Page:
Getting to know the Western Conference Playoff Teams: The Vancouver Canucks

Photo credit:© Bob Frid-USA TODAY Sports
Ryley Delaney
21 days ago
With a 3-1 win over the Edmonton Oilers on Saturday, the Vancouver Canucks locked up top spot in the Pacific Division.
Vancouver swept this year’s season series with Edmonton but three of the four games came in the first few weeks of the season before the Oilers made their coaching change. Let’s get to know the team who might stand between the Oilers and the Western Conference Final.

Superstars and depth scoring in their forward core

There are three forwards and a defenceman. J.T. Miller leads the way with 101 points along with 36 goals. He is their second line centre according to Daily Faceoff’s daily lineups. Miller is flanked by Brock Boeser, who has 40 goals and 73 points, as well as Pius Suter, who is a nice depth option for the team with 13 goals and 27 points.
Elias Pettersson is their first-line centre, and he has 34 goals and 88 points. He centers Ilya Mikaheyev and Nils Hoglander. The former has 11 goals and 30 points, while the latter has 23 goals and 35 points and has become an impact middle-six forward before Vancouver’s eyes.
Their third line is centred by Elias Lindholm, who was acquired on January 31 for a heavy package. In fact, the Canucks have all but lost this trade already, as the two-way forward has just five goals and nine points in 23 games. For context, the Canucks traded Andrei Kuzmenko who has 13 goals and 22 points in 26 games with the Flames, along with a first-rounder and an intriguing defence prospect.
Anyway, Lindholm plays alongside Dakota Joshua and Conor Garland. Joshua has 16 goals and 30 points, while Garland has 19 goals and 43 points. Vancouver’s fourth line consists of Teddy Blueger (six goals, 27 points) at centre, with Vasily Podkolzin (no goals, two assists) and Sam Lafferty (12 goals, 23 points) on his wing.
The team is strong up the middle with depth forwards that can score… along with Brock Boeser on the second line.

Norris-candidate Quinn Hughes leads the back-end

Evan Bouchard is having a terrific season and will surely get a handful of Norris votes, but ultimately, the award will likely go to Quinn Hughes. This season, he has 17 goals and 91 points and is a +40, the highest +/- on the Canucks. Not just that, but he’s playing on his off-hand and is good defensively.
Alongside Hughes is Filip Hronek, who has just five goals but 48 points in 79 games this season. He was acquired with the pick that the Canucks received by trading Bo Horvat last season, with that pick eventually becoming one of the Detroit Red Wings top prospects in Axel Sandin Pellikka. A good trade all around.
Afterwards, though, the defence core is quite light, with Carson Soucy and Tyler Myers making up the second pairing. Myers has four goals and 26 points this season, but recently turned 34 years old, while Soucy has played just 37 games this season.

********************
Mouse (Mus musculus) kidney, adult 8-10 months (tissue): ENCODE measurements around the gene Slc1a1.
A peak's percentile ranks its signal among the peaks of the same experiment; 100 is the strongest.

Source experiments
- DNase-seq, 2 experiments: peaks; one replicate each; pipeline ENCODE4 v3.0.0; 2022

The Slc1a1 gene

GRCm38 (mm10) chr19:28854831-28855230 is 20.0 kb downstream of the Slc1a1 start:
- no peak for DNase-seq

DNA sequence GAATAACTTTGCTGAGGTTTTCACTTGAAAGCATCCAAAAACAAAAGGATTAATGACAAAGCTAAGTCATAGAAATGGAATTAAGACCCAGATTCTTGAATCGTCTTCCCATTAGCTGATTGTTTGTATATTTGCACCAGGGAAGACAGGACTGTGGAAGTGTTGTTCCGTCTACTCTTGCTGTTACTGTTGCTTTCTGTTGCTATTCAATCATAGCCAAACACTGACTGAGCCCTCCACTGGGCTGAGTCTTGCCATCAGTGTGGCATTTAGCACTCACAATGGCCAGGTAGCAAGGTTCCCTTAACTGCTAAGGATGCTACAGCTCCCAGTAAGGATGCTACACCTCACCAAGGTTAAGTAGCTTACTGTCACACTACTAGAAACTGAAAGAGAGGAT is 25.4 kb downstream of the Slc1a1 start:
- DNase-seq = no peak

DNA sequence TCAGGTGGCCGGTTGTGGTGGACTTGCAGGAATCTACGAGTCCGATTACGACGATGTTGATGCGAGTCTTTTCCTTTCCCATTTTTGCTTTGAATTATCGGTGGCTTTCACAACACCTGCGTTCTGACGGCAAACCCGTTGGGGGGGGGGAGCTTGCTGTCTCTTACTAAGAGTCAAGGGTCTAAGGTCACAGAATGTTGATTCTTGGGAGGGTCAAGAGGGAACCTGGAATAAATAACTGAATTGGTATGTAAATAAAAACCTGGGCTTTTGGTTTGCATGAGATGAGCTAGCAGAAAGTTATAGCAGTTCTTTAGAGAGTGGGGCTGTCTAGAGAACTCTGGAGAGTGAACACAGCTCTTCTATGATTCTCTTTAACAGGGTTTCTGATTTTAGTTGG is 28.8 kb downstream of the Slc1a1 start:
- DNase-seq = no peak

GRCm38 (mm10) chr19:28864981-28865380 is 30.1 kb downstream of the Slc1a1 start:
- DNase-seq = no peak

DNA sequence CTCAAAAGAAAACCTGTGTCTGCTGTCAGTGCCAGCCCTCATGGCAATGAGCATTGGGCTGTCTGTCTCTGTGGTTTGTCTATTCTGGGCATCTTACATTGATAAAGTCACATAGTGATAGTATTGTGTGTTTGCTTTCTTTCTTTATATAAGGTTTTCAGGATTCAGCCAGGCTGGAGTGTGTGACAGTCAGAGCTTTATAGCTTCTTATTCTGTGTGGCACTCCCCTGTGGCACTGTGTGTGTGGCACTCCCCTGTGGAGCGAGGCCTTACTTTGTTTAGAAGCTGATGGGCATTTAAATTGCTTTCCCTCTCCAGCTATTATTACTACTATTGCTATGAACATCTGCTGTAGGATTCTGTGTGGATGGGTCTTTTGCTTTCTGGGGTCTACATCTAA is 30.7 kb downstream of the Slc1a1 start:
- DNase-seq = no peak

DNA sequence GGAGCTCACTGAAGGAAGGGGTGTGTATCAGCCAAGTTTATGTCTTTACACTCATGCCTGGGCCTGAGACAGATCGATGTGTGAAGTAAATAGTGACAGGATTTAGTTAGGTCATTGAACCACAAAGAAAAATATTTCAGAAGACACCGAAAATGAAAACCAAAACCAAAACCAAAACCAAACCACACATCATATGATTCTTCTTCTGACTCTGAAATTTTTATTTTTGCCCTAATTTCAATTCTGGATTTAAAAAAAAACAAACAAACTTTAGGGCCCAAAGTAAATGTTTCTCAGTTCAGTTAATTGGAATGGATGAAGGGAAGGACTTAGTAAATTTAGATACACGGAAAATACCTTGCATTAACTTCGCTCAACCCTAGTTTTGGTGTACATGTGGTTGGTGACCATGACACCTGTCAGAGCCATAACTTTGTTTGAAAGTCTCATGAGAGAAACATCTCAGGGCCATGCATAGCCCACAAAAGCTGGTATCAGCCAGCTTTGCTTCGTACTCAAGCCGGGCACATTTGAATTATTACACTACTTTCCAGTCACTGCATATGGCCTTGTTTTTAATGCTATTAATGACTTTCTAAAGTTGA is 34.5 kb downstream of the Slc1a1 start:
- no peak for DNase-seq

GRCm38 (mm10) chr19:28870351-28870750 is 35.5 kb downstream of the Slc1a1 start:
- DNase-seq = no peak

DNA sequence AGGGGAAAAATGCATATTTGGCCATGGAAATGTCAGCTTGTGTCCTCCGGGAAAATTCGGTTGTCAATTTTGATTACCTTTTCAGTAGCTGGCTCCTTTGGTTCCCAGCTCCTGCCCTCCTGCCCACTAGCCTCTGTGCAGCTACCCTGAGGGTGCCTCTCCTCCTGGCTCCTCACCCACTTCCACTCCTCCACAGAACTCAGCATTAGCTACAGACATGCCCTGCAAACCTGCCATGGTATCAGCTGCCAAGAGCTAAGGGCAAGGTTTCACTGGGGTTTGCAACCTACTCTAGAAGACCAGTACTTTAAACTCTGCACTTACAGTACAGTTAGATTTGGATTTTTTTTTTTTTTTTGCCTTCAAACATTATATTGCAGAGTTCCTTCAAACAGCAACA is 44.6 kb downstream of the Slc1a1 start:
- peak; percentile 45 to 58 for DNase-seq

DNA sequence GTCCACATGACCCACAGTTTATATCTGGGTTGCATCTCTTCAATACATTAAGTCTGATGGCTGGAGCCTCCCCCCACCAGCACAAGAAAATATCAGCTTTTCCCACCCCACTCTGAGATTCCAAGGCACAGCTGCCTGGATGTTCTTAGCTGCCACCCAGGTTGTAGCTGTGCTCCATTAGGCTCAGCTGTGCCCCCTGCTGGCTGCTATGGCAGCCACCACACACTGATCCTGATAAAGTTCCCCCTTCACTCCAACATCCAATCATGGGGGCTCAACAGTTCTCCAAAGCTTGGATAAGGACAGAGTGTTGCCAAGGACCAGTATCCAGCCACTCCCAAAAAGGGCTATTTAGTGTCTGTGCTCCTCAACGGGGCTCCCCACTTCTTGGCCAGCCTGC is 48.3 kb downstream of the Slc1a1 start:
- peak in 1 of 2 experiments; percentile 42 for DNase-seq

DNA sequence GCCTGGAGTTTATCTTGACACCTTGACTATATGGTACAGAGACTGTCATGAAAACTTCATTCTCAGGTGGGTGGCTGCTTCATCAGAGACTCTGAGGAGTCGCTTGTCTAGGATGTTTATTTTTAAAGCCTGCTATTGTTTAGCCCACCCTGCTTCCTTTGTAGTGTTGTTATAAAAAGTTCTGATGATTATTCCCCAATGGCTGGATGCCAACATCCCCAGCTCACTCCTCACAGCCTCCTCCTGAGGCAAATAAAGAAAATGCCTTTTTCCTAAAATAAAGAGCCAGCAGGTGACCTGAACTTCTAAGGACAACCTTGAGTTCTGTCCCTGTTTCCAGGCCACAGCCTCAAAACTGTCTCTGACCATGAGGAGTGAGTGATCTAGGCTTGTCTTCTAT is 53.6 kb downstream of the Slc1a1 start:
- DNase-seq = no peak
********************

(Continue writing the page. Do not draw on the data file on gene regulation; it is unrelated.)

Vancouver’s third pairing features Nikita Zadorov and Ian Cole, a good, mean third pairing that can kill penalties. Aside from Hughes and maybe Hronek, the Canucks’ defence isn’t flashy, but they evidently get it done.

Oct 13, 2021; Edmonton, Alberta, CAN; Vancouver Canucks goaltender Thatcher Demko (35) makes a save on Edmonton Oilers forward Connor McDavid (97) the shootout at Rogers Place. Mandatory Credit: Perry Nelson-USA TODAY Sports

What about Thatcher Demko?

If you were to point to one reason why the Edmonton Oilers are back in the race for the Pacific Division crown, look no further than Thatcher Demko’s injury on March 9. Since he went down, the Canucks are 6-5-2, which isn’t bad by any means as all teams they lost to are in or around a playoff spot, but losing a Vezina-calibre goaltender hasn’t helped matters.
Casey DeSmith has played the majority of the games since the injury and has an .893 save percentage and a 2.92 goals-against average in 28 games played, along with an 11-9-6 record. Their current backup is Arturs Silovs, who has an .881 save percentage and a 2.47 goals-against average in four games this season.
Without Demko, who could be ready by the start of the playoffs, the Canucks may choke the Pacific Division lead. If he’s not ready for the playoffs, it’s entirely possible that the team could be upset in the first round to whomever they play.

Wrapping up

It’s also worth mentioning that the current Canucks roster just doesn’t have a lot of playoff experience. Late in March, I did the long and arduous task of counting every team’s roster in Western Conference playoffs, and by far, the Vancouver Canucks have the fewest game played in the playoffs. 
It’s not a perfect science by any means (players are called up and down all the time), but their core of Hughes, Pettersson, Boeser, and Demko have just one playoff run during the 2019-20 season, only getting in because of the pandemic. Of course, other players have experience as well, such as J.T. Miller, who has nine goals and 44 points in 78 games.
However, the experience may be the death of the Canucks, who may suffer a similar fate as the Calgary Flames did when they ran into the Edmonton Oilers during the 2022 playoffs.

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